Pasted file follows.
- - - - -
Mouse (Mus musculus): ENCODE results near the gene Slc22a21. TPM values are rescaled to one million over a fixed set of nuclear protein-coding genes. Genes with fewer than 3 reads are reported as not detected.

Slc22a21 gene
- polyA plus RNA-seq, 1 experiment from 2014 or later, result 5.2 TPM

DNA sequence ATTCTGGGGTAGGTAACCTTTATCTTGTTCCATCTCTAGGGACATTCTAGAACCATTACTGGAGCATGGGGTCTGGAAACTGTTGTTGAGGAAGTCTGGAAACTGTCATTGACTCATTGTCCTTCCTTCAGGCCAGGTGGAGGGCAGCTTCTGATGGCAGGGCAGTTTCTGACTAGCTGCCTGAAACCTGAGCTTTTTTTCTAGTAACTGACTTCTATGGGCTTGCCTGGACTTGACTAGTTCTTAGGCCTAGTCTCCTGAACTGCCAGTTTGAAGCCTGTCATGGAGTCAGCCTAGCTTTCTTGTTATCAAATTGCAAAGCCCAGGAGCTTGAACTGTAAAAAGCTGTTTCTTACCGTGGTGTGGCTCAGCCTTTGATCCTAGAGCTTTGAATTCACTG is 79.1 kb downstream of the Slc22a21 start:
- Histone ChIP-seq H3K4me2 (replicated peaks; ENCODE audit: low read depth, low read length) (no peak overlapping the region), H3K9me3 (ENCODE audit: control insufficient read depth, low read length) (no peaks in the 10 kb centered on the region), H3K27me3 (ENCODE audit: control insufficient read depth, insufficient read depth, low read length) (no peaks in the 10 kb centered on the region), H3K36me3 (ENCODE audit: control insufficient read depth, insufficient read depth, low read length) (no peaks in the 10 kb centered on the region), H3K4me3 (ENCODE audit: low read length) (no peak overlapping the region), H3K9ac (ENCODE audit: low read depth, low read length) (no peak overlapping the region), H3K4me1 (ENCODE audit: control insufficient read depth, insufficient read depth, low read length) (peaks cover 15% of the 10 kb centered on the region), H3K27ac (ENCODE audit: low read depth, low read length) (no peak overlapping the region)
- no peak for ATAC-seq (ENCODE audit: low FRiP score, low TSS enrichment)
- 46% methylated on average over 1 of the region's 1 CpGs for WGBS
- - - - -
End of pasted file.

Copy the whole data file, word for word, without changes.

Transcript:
Mouse (Mus musculus): ENCODE results near the gene Slc22a21. TPM values are rescaled to one million over a fixed set of nuclear protein-coding genes. Genes with fewer than 3 reads are reported as not detected.

Slc22a21 gene
- polyA plus RNA-seq, 1 experiment from 2014 or later, result 5.2 TPM

DNA sequence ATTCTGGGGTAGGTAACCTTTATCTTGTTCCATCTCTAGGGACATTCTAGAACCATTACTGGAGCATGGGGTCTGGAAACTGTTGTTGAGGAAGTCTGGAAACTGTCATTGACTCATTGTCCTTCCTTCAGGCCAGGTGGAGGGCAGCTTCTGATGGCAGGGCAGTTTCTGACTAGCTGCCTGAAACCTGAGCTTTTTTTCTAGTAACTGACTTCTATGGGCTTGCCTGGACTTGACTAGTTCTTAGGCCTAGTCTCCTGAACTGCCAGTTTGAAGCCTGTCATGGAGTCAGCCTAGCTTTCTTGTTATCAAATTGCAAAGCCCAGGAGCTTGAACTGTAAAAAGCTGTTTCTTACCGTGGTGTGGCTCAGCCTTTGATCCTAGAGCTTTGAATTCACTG is 79.1 kb downstream of the Slc22a21 start:
- Histone ChIP-seq H3K4me2 (replicated peaks; ENCODE audit: low read depth, low read length) (no peak overlapping the region), H3K9me3 (ENCODE audit: control insufficient read depth, low read length) (no peaks in the 10 kb centered on the region), H3K27me3 (ENCODE audit: control insufficient read depth, insufficient read depth, low read length) (no peaks in the 10 kb centered on the region), H3K36me3 (ENCODE audit: control insufficient read depth, insufficient read depth, low read length) (no peaks in the 10 kb centered on the region), H3K4me3 (ENCODE audit: low read length) (no peak overlapping the region), H3K9ac (ENCODE audit: low read depth, low read length) (no peak overlapping the region), H3K4me1 (ENCODE audit: control insufficient read depth, insufficient read depth, low read length) (peaks cover 15% of the 10 kb centered on the region), H3K27ac (ENCODE audit: low read depth, low read length) (no peak overlapping the region)
- no peak for ATAC-seq (ENCODE audit: low FRiP score, low TSS enrichment)
- 46% methylated on average over 1 of the region's 1 CpGs for WGBS